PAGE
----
This is the best time to become a Rappler
Have you ever thought of finding yourself in a situation where you'd be harassed for doing your job or disregarded by your relatives just because your beliefs differed from theirs?
Ten months after the Securities and Exchange Commission (SEC) revoked Rappler's license to operate, and after the government filed several more cases against the organization, I joined Rappler. It was not a decision made on a whim. I simply believed that it was the perfect time to be a Rappler. (Editor's note: The Court of Appeals did not uphold SEC's order, remanding the case to the commission for a re-investigation.)
It wasn’t a smooth start. Some of my friends and relatives questioned my decision, noting the threats Rappler was facing. “Aren’t you afraid? Hindi ba magiging delikado? Hindi ka ba natatakot?” they asked. (Won't it be dangerous? Aren't you afraid?)
All these questions reached my ears, but none of them discouraged me from pushing through with my decision.
Rappler itself strengthened my resolve to hold the line. How?
Rappler tells the nation’s stories. Not only that, it goes beyond traditional reportage, creating and enabling communities online and offline to take action on issues that matter to them. Its journalists expose the wrongdoing of leaders and hold these leaders accountable.
In 2016, Rappler’s saga began as the administration’s supporters started branding the organization a purveyor of "fake news" just because the news outlet was critical in its reports of the President and his administration. This was echoed by the President himself in 2018, when he called Rappler a "fake news outlet" over a report about his top aide Bong Go. (READ:Bong Go intervenes in P15.5-B project to acquire PH warships)
All those accusations are not true.
Even before deciding to pursue my training application, many told me, even my relatives, that joining the organization was a mistake because they believed that Rappler is “biased."
I even remember having an argument with one of them, who told me that "Rappler is fake news."
I wanted to blow my top, but I realized, would it help? It’s hard to fight with people you love, but by letting them know the truth, I hope that they will learn to trust Rappler someday.
Waking up to threats
During my training, I wrote articles about President Duterte and other key personalities like the Vice President, and because of that, I wasn’t spared from threats and intimidation – the very thing that Rapplers are now still facing.
I never expected to receive threats, but I’ve now experienced waking up to them just because I’m a Rappler. And it's not easy at all. Honestly, it has made my knees crumble.
Doing a job which others deem unpleasant because it doesn’t please the President is tough. To some some extent, it created a rift between me and those closest to my heart. Some of my friends and relatives even skipped greeting me on my birthday last year.
Though I experienced all of these, what makes me stay?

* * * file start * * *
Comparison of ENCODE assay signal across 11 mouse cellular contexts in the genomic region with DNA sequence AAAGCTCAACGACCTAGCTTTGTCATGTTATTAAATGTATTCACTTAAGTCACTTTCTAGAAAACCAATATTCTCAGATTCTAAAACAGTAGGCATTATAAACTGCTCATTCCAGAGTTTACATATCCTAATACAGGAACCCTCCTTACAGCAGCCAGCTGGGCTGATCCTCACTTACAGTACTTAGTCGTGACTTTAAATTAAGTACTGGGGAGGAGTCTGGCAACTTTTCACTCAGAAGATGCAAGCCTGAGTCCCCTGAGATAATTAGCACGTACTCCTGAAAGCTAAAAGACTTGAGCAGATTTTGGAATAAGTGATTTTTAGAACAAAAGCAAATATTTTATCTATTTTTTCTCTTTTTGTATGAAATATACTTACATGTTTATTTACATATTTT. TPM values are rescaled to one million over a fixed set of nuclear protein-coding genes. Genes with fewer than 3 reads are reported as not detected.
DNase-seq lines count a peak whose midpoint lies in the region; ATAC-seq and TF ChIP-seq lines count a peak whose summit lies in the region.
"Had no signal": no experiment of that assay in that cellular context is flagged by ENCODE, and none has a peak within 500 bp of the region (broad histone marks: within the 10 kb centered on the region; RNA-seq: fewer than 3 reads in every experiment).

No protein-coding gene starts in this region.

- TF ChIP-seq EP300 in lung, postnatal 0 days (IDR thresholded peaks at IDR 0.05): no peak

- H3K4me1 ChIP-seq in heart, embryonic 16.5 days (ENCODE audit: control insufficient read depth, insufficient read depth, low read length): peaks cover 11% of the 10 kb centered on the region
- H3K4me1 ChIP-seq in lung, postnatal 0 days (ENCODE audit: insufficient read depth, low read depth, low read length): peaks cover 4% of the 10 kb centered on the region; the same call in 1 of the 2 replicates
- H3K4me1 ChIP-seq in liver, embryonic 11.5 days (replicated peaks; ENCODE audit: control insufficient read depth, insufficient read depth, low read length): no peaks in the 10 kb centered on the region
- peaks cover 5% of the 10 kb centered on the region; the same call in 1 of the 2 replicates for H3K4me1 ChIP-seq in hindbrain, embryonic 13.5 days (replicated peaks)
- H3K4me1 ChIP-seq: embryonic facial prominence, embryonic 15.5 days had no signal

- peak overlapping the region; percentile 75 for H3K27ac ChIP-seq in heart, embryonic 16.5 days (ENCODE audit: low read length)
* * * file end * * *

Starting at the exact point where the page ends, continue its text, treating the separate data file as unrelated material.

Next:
It’s the passion that lives in me and the undying responsibility that all Rapplers hold dear – to promote free and fearless journalism.
In the last few months, without expecting anything in return, I have conquered storms and protests to contribute to their mission to inform the public.
Yes, questions and criticisms continue flowing my way, but I’m certain I will stay.
I am now a Rappler making waves for civic engagement and social change.
For me, this time is the best moment to become a journalist, and it's even more special that I am part of a news organization that continues its fight amid all the intimidation.
Being part of a team whose goal is to inform people rather than to please those in power will allow me to look back years from now and know that, yes, I was one of the journalists who stood up for the truth and who spoke truth to power.
So – to the ultimate question: Is Rappler really biased?
Yes! Since the beginning, the social news network has been biased... biased for the truth. This is the very reason I continue supporting Rappler.
The Pork Barrel scam which was associated with the government’s Priority Development Assistance Fund (PDAF) became one of the issues that came out during the Aquino administration, and Rappler reported on what people needed to know. (READ:PDAF more than doubled under Aquino)
During the present regime, Rappler stayed with the story on extrajudicial killings in the government’s war against illegal drugs. (READ:IN NUMBERS: The Philippines' 'war on drugs')
The stories that Rappler has produced have ignited a thirst for social change and have caused people to call on both administrations to take concrete steps.
Rappler helped me find my second home. If there’s one thing that I am most grateful for – it is being able to finally smile again knowing that I am doing something for the greater good.
So if you’re going to ask me again about what makes me stay, just look at what Rappler has done – speaking truth to power, keeping those in power in check.
Truly, everything is worth it. Now, I have a lot of friends and relatives who trust Rappler not only for its truthful stories but for creating the ripples of change we want to see.
Be with us in telling the truth. Continue holding the line. Support free and fearless journalism. – Rappler.com